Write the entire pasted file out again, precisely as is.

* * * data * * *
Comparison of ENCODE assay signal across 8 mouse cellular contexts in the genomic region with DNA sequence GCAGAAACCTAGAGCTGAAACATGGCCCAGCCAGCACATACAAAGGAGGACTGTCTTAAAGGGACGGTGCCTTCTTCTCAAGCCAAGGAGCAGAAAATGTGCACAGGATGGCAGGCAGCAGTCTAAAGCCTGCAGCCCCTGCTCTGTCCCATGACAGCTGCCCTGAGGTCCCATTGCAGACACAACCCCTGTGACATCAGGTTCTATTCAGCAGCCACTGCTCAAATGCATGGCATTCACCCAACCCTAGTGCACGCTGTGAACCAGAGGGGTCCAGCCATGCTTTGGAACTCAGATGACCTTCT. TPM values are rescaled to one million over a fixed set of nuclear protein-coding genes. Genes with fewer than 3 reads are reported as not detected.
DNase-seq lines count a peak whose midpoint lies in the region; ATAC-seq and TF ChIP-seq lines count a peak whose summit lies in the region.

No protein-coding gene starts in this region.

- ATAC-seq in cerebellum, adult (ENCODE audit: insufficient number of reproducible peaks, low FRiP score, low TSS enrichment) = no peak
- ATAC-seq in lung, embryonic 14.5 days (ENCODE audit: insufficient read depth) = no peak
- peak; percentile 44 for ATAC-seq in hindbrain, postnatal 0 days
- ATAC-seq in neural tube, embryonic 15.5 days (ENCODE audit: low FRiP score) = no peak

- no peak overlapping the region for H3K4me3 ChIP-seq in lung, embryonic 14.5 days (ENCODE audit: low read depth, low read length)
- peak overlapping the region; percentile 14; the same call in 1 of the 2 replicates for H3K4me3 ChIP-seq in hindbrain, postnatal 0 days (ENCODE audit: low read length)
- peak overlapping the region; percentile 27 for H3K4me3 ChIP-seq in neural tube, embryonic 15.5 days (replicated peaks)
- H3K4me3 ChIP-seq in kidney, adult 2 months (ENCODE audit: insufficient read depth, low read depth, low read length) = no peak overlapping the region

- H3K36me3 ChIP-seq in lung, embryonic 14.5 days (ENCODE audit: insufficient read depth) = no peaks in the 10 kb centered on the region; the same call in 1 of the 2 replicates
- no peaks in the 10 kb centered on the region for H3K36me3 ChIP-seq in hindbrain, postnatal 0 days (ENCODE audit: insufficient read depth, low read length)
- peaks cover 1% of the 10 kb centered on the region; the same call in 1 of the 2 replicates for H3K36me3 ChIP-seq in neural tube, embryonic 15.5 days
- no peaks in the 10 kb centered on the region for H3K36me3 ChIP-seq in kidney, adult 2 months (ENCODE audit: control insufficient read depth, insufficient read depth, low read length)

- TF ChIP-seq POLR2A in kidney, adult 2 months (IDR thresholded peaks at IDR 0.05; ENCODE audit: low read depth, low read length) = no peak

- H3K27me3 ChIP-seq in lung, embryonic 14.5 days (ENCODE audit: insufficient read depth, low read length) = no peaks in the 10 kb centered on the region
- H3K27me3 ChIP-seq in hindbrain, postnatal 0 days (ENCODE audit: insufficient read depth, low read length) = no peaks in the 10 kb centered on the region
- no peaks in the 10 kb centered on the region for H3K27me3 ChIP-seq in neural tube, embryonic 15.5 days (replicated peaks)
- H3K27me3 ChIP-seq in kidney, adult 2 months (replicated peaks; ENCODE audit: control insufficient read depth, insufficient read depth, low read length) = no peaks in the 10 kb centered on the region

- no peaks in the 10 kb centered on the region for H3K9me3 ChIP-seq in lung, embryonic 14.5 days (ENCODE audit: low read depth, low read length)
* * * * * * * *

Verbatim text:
Comparison of ENCODE assay signal across 8 mouse cellular contexts in the genomic region with DNA sequence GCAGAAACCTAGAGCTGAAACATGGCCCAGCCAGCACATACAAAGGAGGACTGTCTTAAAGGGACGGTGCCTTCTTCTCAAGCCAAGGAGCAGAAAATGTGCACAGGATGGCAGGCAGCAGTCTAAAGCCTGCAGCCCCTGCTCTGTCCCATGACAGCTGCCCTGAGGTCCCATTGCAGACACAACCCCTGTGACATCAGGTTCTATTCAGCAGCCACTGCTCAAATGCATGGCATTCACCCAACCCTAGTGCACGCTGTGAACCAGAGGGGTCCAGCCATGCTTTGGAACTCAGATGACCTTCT. TPM values are rescaled to one million over a fixed set of nuclear protein-coding genes. Genes with fewer than 3 reads are reported as not detected.
DNase-seq lines count a peak whose midpoint lies in the region; ATAC-seq and TF ChIP-seq lines count a peak whose summit lies in the region.

No protein-coding gene starts in this region.

- ATAC-seq in cerebellum, adult (ENCODE audit: insufficient number of reproducible peaks, low FRiP score, low TSS enrichment) = no peak
- ATAC-seq in lung, embryonic 14.5 days (ENCODE audit: insufficient read depth) = no peak
- peak; percentile 44 for ATAC-seq in hindbrain, postnatal 0 days
- ATAC-seq in neural tube, embryonic 15.5 days (ENCODE audit: low FRiP score) = no peak

- no peak overlapping the region for H3K4me3 ChIP-seq in lung, embryonic 14.5 days (ENCODE audit: low read depth, low read length)
- peak overlapping the region; percentile 14; the same call in 1 of the 2 replicates for H3K4me3 ChIP-seq in hindbrain, postnatal 0 days (ENCODE audit: low read length)
- peak overlapping the region; percentile 27 for H3K4me3 ChIP-seq in neural tube, embryonic 15.5 days (replicated peaks)
- H3K4me3 ChIP-seq in kidney, adult 2 months (ENCODE audit: insufficient read depth, low read depth, low read length) = no peak overlapping the region

- H3K36me3 ChIP-seq in lung, embryonic 14.5 days (ENCODE audit: insufficient read depth) = no peaks in the 10 kb centered on the region; the same call in 1 of the 2 replicates
- no peaks in the 10 kb centered on the region for H3K36me3 ChIP-seq in hindbrain, postnatal 0 days (ENCODE audit: insufficient read depth, low read length)
- peaks cover 1% of the 10 kb centered on the region; the same call in 1 of the 2 replicates for H3K36me3 ChIP-seq in neural tube, embryonic 15.5 days
- no peaks in the 10 kb centered on the region for H3K36me3 ChIP-seq in kidney, adult 2 months (ENCODE audit: control insufficient read depth, insufficient read depth, low read length)

- TF ChIP-seq POLR2A in kidney, adult 2 months (IDR thresholded peaks at IDR 0.05; ENCODE audit: low read depth, low read length) = no peak

- H3K27me3 ChIP-seq in lung, embryonic 14.5 days (ENCODE audit: insufficient read depth, low read length) = no peaks in the 10 kb centered on the region
- H3K27me3 ChIP-seq in hindbrain, postnatal 0 days (ENCODE audit: insufficient read depth, low read length) = no peaks in the 10 kb centered on the region
- no peaks in the 10 kb centered on the region for H3K27me3 ChIP-seq in neural tube, embryonic 15.5 days (replicated peaks)
- H3K27me3 ChIP-seq in kidney, adult 2 months (replicated peaks; ENCODE audit: control insufficient read depth, insufficient read depth, low read length) = no peaks in the 10 kb centered on the region

- no peaks in the 10 kb centered on the region for H3K9me3 ChIP-seq in lung, embryonic 14.5 days (ENCODE audit: low read depth, low read length)